A definitive portrait of one of the most compelling monarchs England has ever had: Elizabeth I. 'We are a prince from a line of princes.' Lisa Hilton's majestic biography of Elizabeth I, 'The Virgin Queen', uses new research to present a fresh interpretation of Elizabeth as a queen who saw herself primarily as a Renaissance prince, delivering a very different perspective on her emotional and sexual life, and upon her attempts to mould England into a European state. Elizabeth was not an exceptional woman but an exceptional ruler, and this book challenges readers to reassess her reign, and the colourful drama, scandal and intrigue to which it is always linked.
Towards a Theory of Publishing from the Printing Press to the Digital Network
Author: Michael Bhaskar
Publisher: Anthem Press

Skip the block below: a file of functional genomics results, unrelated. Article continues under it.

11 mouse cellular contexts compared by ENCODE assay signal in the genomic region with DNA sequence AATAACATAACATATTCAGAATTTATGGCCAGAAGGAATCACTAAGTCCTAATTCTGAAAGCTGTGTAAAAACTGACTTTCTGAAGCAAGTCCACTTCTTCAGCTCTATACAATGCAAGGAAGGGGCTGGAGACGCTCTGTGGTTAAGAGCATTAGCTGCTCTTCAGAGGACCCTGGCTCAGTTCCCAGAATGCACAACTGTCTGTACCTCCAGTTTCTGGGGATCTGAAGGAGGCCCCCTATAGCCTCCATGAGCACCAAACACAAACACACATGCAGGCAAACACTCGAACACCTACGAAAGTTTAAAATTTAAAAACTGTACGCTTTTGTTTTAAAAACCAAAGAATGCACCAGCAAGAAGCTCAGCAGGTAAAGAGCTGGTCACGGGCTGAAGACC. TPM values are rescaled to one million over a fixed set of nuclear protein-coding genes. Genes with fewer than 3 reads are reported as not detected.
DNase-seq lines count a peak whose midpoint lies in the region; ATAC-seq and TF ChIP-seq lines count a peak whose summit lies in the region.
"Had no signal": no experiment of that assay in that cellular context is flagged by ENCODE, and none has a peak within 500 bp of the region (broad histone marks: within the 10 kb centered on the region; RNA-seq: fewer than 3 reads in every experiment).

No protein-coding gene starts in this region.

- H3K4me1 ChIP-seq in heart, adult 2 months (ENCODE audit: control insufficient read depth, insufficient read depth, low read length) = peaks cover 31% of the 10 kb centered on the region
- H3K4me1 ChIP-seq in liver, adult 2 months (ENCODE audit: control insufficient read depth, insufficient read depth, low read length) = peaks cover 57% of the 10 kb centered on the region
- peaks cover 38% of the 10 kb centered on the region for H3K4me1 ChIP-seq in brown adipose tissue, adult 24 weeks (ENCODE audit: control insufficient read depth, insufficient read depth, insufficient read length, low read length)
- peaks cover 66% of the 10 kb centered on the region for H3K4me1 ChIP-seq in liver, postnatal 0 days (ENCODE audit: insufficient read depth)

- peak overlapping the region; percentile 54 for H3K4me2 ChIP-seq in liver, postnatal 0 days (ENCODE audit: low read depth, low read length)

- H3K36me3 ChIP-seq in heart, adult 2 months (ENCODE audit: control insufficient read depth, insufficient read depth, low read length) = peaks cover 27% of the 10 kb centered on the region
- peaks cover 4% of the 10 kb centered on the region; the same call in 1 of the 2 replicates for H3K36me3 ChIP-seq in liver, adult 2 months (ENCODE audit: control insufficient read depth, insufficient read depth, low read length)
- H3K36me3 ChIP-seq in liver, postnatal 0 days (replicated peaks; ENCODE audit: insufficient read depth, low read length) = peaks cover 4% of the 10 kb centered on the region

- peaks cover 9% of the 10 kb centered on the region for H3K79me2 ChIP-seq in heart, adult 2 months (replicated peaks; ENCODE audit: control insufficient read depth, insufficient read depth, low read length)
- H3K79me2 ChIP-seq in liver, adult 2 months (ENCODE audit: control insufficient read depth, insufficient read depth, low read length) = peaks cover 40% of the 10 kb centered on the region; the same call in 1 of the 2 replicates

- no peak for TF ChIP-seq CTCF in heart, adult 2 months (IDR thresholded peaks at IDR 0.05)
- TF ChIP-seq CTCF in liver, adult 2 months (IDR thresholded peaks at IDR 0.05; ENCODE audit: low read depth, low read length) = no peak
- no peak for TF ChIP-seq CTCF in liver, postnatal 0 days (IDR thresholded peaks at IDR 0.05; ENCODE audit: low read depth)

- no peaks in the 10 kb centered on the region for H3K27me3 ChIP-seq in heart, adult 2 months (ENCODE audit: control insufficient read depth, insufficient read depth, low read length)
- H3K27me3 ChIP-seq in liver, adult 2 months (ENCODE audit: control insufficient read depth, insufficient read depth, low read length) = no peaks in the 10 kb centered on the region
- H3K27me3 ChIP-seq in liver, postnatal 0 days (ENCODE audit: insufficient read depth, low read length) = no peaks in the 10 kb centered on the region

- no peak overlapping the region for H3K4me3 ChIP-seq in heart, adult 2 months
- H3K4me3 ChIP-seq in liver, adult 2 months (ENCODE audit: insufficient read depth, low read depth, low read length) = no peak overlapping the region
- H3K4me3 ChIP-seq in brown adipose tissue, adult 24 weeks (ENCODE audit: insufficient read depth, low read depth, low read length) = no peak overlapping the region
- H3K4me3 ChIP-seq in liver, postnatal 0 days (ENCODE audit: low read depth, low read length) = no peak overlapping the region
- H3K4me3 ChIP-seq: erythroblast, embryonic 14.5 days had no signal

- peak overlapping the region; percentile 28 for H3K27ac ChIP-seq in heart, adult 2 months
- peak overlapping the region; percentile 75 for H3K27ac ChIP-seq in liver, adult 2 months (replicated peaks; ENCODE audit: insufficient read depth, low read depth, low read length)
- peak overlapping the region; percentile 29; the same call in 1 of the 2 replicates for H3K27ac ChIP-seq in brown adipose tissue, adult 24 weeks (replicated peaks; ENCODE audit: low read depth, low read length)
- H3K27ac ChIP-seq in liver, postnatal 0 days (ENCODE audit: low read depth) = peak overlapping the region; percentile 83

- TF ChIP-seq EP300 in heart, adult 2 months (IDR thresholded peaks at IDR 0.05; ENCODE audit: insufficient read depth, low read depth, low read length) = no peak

Category: Language Arts & Disciplines
This ground-breaking study, the first of its kind, outlines a theory of publishing that allows publishing houses to focus on their core competencies in times of crisis. Tracing the history of publishing from the press works of fifteenth-century Germany to twenty-first-century Silicon Valley, via Venice, Beijing, Paris and London, and fusing media theory and business experience, ‘The Content Machine’ offers a new understanding of content, publishing and technology, and defiantly answers those who contend that publishing has no future in a digital age.